• Ward 5: Ekatuna, Kochua, Digomborpur
  • Ward 6: Mallaik Sarai, Uttor Mulaim, Salamatpur, Khilgaon, Doshhaal
  • Ward 7: Dokkhinbali, Donashree, Tilkor, Nidhirmahal
  • Ward 8: Singkapon, Gondehori, Boroman, Kuisar, Bangaon, Sajiuri
  • Ward 9: Rayashree, Monuhorkona, Dokkhin Singkapon, Kamar Kapon, Dhoriboroman

GiyasnagarEdit

This union has 9 wards with a total of 29 villages:

  • Ward 1: Fazilpur, Bhujbol, Radhakantapur
  • Ward 2: Karimnagar, Srimangal, Shongori, Goala, Doriya'r Mahal
  • Ward 3: Anikelibor, Gaurargaon
  • Ward 4: Banika, Barabhim, Nizbhag, Kaliyargaon, Anikelibuda, Surukeli
  • Ward 5: Muhammadpur, Ranbhim, Ranguriya, Dashrail, Bubasara
  • Ward 6: Giyasnagar, Shahapur
  • Ward 7: Gomra, Premangar
  • Ward 8: Niteshwar
  • Ward 9: Kodupur, Akbarpur, Moulvi Cha Bagan

KamalpurEdit

  • Basudevsri, North Poilbhag, Khalishpur, Karmachita, Fazilpur, Troilokkhobijoy
  • Surapur, Umarpur, North Baranti, North Nandipur, Nalihuri, Troipoti
  • Goyghor, Raypur, Goalgaon, Montola, Kamalpur, Islampur
  • Ajmani, Sampasi, Abdalpur, Ainpur, South Poilbhag, Sunampur
  • Doyalnagar, Nandipur, Palkapon, South Baranti, Pabiura, Chimatvamani
  • Maij Barmotni, Radhanagar, Shorbonalihuri, Abda, West Poilbhag

KanakpurEdit

Kanakpur Union has 49 villages:

  • Haridatta, Shaoniya, Abda, Bachandar, Satyapur, Barhal, Halgar
  • Rakha, Nagra, Audatta, Ballabhdatta, Bhadgaon, Binshona, Rangdas
  • Kobiraji, Dojbali, Poilpara, Chondibhandar, Buddhimontopur, Khagrakandi, Bagmara
  • Maijpara, Kandipara, Bidya'r Mahal, Islampur, Damiya, Fatehpur, Durlabhpur
  • Dattabinshona, Banidhupi, Dvipiya, Thekshaliya, Harmahal, Dhoupasha, Khasharikona
  • Doliya, Srirampur, Srirainagar, Poton, Bajekrati, Kanakpur
  • Shariya, Goyghor, Noldariya, Rajapur, Borkapon, Raypur, Mamkarpur, Nandiura

KhalilpurEdit

This union has 9 wards with a total of 28 villages:

  • Ward 1: Afrozganj, Notunbosti, Sherpur, Brahmangram
  • Ward 2: Hamorkona
  • Ward 3: Daudpur, Nadampur, Mobarakpur
  • Ward 4: Aainpur, Bagarai, Srichandrapur
  • Ward 5: Kalargaon, Shahabad, Nasirpur, Fatehpur
  • Ward 6: Chanpur, Aalapur, Lamua, Betori
  • Ward 7: Khalilpur
  • Ward 8: Khanjanpur, Katarai, Gorarai, Halimpur
  • Ward 9: Keshavchar, Satiya, Dewannagar, Baro Baua

ManumukhEdit

This union has 9 wards with a total of 24 villages:

  • Ward 1: West Shadhuhati, Rafinagar
  • Ward 2: East Shadhuhati
  • Ward 3: Pangmadhpur, Shorabpur, Badefatehpur
  • Ward 4: Sarkar Bazar, Muzaffarabad, Bahadurpur
  • Ward 5: Karimpur, Ghorakhal, Islampur
  • Ward 6: Baurbhag
  • Ward 7: Nadampur, Notpara, Shumarai, Kakoirkona, Araihal
  • Ward 8: Bajrakona, Sridharpur
  • Ward 9: Manumukh Bazar, Channpur, Paygambarpur, Seowaijuri

MostafapurEdit

Mostafapur Union has 33 villages:

  • Hilalpur, Shompashi, Ghorua, Bahar Mordan, Kuchar Mahal, Gandarvpur, Lamajagannathpur, Pagoliya
  • Mostafapur, West Mostafapur, Kamarshuta, North Jagannathpur, Goalabari, Shonapur, Jagannathpur
  • Kotar Mahal, Harinarayanpur, Goyghor, Sribour, Fotehpur, Baurghoriya, Khojar Mahal, Birbali
  • Badeshompashi, Ekagopal, Jinaikaist, Jagatshi, Changaon, Folaun, Komla Kolosh, Mutukopur, Ajmeru, Ramabollav

NazirabadEdit

  • Agonshi, Aatghor, North Aatghor, Purarchak Aatghor, Daparpar, East Aatghor, Kollanpur, Jotorpur, Dashpara
  • Majhpara, Baidyagyati, Sripur, Boroiuri, Haji Miskeen, Chhikarail, Shungori, Doshkahaniya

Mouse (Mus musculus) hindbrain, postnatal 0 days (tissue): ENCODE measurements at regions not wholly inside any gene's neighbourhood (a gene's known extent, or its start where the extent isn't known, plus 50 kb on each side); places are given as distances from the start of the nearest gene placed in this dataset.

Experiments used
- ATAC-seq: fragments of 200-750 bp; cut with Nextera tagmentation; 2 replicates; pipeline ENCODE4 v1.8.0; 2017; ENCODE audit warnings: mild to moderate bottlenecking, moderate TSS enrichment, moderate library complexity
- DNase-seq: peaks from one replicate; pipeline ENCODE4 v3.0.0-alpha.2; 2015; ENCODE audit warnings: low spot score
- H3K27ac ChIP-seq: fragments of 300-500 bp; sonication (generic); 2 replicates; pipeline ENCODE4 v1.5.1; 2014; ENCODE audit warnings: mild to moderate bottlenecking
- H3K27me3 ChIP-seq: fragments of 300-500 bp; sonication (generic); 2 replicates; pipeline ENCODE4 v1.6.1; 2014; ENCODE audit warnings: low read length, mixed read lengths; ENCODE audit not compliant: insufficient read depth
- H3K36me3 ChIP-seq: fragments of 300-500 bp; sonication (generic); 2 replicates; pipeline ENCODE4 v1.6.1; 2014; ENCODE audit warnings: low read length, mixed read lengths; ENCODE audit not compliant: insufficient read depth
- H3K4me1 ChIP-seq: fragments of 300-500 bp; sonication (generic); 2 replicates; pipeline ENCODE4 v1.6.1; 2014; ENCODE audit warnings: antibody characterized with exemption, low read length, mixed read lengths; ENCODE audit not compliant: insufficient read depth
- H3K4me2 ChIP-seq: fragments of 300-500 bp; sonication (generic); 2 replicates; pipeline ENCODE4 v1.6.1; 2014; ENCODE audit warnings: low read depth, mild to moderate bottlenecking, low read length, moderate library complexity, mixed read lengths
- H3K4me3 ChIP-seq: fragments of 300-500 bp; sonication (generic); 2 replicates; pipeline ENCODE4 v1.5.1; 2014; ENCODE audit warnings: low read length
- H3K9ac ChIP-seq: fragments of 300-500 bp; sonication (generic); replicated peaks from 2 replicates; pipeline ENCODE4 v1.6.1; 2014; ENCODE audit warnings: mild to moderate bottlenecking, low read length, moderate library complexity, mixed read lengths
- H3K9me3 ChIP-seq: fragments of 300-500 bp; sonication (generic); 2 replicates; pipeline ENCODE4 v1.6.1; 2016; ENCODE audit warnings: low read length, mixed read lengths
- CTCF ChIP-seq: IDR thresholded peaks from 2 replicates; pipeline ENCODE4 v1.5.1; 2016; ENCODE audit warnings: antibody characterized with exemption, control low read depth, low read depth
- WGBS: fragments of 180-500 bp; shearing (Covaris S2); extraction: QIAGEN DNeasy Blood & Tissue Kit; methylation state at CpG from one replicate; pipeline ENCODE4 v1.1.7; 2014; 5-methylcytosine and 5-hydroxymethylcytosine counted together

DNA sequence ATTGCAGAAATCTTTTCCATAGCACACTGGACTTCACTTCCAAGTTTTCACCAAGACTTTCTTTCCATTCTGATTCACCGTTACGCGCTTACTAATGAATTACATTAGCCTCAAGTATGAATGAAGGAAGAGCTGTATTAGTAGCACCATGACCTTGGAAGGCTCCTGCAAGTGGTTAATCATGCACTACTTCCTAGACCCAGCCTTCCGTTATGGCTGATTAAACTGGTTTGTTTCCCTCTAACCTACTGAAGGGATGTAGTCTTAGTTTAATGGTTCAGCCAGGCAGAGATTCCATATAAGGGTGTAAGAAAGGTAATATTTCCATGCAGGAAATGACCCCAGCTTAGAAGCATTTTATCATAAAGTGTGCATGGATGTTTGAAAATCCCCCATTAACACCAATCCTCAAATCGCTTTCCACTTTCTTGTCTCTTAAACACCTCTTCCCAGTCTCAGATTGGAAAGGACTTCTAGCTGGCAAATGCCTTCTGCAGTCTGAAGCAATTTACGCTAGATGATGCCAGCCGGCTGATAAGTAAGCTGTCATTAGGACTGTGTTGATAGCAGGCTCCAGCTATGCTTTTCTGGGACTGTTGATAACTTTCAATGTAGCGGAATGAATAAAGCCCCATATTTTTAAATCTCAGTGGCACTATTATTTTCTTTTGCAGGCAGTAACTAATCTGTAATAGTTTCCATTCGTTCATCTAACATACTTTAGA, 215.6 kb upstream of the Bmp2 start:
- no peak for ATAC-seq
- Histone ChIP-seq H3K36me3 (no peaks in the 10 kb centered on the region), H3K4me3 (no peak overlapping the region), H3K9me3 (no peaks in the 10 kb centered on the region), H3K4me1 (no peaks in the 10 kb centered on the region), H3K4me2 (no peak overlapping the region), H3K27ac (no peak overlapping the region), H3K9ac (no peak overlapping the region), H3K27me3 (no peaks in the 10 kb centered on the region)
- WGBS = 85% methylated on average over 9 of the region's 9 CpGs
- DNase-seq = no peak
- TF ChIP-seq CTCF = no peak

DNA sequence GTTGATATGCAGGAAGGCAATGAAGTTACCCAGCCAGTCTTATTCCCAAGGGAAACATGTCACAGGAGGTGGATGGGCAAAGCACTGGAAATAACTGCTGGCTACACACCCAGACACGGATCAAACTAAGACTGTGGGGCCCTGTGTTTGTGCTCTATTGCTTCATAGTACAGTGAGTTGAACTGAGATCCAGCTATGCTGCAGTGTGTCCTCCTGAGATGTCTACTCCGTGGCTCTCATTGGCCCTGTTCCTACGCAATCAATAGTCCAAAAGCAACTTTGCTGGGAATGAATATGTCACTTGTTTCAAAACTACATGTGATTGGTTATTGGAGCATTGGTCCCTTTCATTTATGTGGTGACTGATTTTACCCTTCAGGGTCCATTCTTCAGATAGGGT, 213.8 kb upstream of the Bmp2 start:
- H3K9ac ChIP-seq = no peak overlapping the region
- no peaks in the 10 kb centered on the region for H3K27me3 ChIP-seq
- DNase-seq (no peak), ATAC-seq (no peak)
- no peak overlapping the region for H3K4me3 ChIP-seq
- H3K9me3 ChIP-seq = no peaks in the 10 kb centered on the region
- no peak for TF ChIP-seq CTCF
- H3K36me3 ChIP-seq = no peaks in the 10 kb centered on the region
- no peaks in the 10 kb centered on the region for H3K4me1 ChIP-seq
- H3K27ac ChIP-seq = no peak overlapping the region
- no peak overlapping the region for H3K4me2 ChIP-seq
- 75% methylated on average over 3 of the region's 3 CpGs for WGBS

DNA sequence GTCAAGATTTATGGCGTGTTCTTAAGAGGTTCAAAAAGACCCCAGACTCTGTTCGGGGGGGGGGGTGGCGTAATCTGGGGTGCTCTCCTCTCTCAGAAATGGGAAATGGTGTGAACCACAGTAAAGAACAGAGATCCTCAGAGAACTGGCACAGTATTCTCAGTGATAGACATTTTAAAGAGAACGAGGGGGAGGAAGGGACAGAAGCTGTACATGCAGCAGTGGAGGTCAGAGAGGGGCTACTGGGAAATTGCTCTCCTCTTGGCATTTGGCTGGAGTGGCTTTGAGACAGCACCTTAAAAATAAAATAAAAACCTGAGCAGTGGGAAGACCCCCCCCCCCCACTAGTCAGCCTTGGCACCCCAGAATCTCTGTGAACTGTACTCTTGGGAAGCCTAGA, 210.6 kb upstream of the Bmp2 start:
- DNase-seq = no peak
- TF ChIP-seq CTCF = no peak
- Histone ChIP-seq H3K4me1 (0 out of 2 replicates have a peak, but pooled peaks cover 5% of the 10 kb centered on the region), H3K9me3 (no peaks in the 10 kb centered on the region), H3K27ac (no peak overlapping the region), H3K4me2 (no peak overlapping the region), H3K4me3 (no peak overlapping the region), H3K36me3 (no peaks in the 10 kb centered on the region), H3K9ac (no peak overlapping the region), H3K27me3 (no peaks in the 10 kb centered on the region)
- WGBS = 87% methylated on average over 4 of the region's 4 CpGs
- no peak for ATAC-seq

• Baroikhali, Damdoshi, Dughor, Biraimpur, Ghorachhao, Bhugorkangshail, Ramkona, Hussainpur, Jyakandi
  • Sholpo Jyakandi, Komlakolosh, Kongaon, Lambadharpur, Govindupur, Mordonhaal, Betuyakhali, Manikhao
  • Naraipasha, East Naraipasha, West Naraipasha, North Naraipasha, Noyagaon, Nazirabad, Ratgaon, Shitashri

Upper KagabalaEdit

  • Binnigram, Bhuigaon, Adorshogram, South Upper Kagabala, Upper Kagabala, Bortola, Gowauri, Nij Athangiri
  • Athangiri, Dhondash, Churahun, Milonpur, Sheikh'er Ijra, Daulatpur, Mohammadpur, North Kagabala
  • Uishongkor, Aatkandi, Noriya, Mitipur, Ilashpur, Pudnapur, Birgaon (Rotonpur), Nimarai, Brahmankandi
  • Agiun, Rampur, Shimuliya, Lokhairkandi, Shatbag, East Kagabala, South Kagabala

Upazila ChairmanEdit

The current Upazila Chairman of Moulvibazar Sadar Upazila is Md Kamal Hussain of Awami League. He has been the Upazila Chairman since March 2019 and is also the 2nd Joint General Secretary of Moulvibazar District unit of Awami League. He studied at Moulvibazar Government College.

DemographicsEdit

 
Moulvibazar Government High School

As of the 1991 Bangladesh census, Moulvibazar Sadar has a population of 239,378. It has now grown to 281,593 according to later censuses. Males constitute 51.56% of the population, and females 48.44%. It's over-18 population is 126,303. There are over 45,000 Hindus, 150 Buddhists, 17 Christians and 319 of other faiths.[1]

EducationEdit

According to Banglapedia, Ali Amzad Government Girls' High School, founded in 1932, is a notable secondary school. Moulvibazar Sadar has an average literacy rate of 48.6%.[3] The literacy rate for the urban areas is 65.2% while in the rural areas it is 45.7%.[1] The Upazila has 5 colleges as well as vocational, primary teacher, nurse, youth, blind welfare training institutes. It also has a co-operative institute, a horticulture research institute. There are 17 primary schools and 7 community and satellite schools, in addition to 16 kindergartens. In total, there are 42 madrasas.

Notable peopleEdit

See alsoEdit

ReferencesEdit

  1. ^ a b c Wadud, Shah Abdul (2012). "Maulvibazar Sadar Upazila". In Islam, Sirajul; Jamal, Ahmed A. (eds.). Banglapedia: National Encyclopedia of Bangladesh (Second ed.). Asiatic Society of Bangladesh.
  2. ^ শের সওয়ার, চাবুক মার (in Bengali). Shaptahik. 2009.
  3. ^ "Population Census Wing, BBS". Archived from the original on 27 March 2005. Retrieved 10 November 2006.
  4. ^ "Bangladeshi restaurant boss Bajloor Rashid made MBE". BBC News. 31 December 2011. Retrieved 1 June 2013.
  5. ^ "Honour for food industry captain". Kent: This Is Kent. 6 January 2013. Retrieved 1 June 2013.
  6. ^ "Saifur Rahman's life sketch". The Daily Star. 5 September 2009. Archived from the original on 7 October 2012. Retrieved 14 April 2019.